I explained the notion of design fiction as a hybrid of science fiction narrative, critical design, conventional design and foresight studies. The objective is to provoke interdisciplinary conversations and reflect on the significance of innovation for societies, governments, culture, and individuals. My methods include The Lightstream Chronicles and my newest area, guerrilla futures. In both cases the aim is,

“…to draw a larger circle for these conversations extending beyond academia, governmental inertia, and commercial influence. And to include those who will be affected most by these changes to lifestyle and behavior: the public-at-large.

In storytelling, the focus is on people and drama; there are interactions, and sometimes things go wrong. The fictional story becomes a way for us to anticipate conflict and complexity before it becomes a problem to be solved — a kind of thought problem to engage critical thinking. However, surrounding these issues with the expected, as utopian, or idealistic they risk losing force. Thus, for the story to have the potential of moving beyond merely an entertainment, the ideas must be disruptive enough for the individual to take pause.”

All of this is a lengthy set-up for my current experiment to generate discussion about the future: Ubiquitous Surveillance. The following is a direct lift from my presentation.

“Imagine if you will that the year is 2020. Political and commercial influences have convinced global society that not only our security, but our convenience and fulfillment will be enhanced via ubiquitous surveillance, e.g., cameras everywhere. Let us pull some plausible threads of existing technological advances: It is now possible to have cameras the size and thickness of a postage stamp. These PaperCams can be “posted” anywhere and are available to everyone for no fee. Once distributed, (ideally 1/3m3) imagery and location data is networked into a massive database. A smartphone app can locate and link to any PaperCam and allow users, positioned in front, to transmit a still or video image to anyone at any time from any place—no selfie required. GPS metadata verifies location and group photos take on a new significance. It is touted as both a communication convenience and a security benefit. Imagery can employ facial recognition, and predictive algorithms to identify criminal behavior, potential terrorist events, Cameras can be used to locate disaster, accident, crime victims or for emergency visual anywhere.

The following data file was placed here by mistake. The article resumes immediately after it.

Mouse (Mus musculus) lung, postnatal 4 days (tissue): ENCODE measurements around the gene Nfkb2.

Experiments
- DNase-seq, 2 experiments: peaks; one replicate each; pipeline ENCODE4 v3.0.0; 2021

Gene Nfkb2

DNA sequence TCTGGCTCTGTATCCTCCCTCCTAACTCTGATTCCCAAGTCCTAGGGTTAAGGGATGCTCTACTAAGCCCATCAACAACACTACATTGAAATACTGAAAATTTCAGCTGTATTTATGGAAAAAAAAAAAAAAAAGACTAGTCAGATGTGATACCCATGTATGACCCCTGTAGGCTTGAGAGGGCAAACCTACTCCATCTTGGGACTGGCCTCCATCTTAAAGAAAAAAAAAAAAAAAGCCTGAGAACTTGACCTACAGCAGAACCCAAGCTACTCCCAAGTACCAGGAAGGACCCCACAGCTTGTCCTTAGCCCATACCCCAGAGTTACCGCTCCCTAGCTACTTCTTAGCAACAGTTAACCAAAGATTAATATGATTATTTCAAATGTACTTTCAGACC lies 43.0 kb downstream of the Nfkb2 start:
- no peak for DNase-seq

Cameras are always on. They do not require our permission. To mitigate the potential adverse reaction to an invasion of privacy, only computers/artificial intelligence (AI) evaluate the images to identify potential threats. The increasing mass of big data enables facial recognition, predictive algorithms for body language, gestures, sounds, voice analysis and other cues. The AI can observe situations and determine whether they are dangerous or benign. Since other humans are not seeing the imagery, personal moments are not in danger of being perniciously viewed and would not be logged unless the AI detects threatening behavior.

A global security corporation, VisibleFutureCorp., has been retained to monitor the cameras.”

Where will the camera show up next?
the cam card

If you want to jump into this future scenario, I have developed a do-it-yourself camera that you can print out, place around your environment, office, (every room in your home) so that it is impossible to go through the day without noticing one of the cameras watching you. After this experience, visit the VisibleFutureCorp. website and get a bit deeper into the experience and it’s believability. There is a link on that site to join in the conversation.

I hope you will try it out.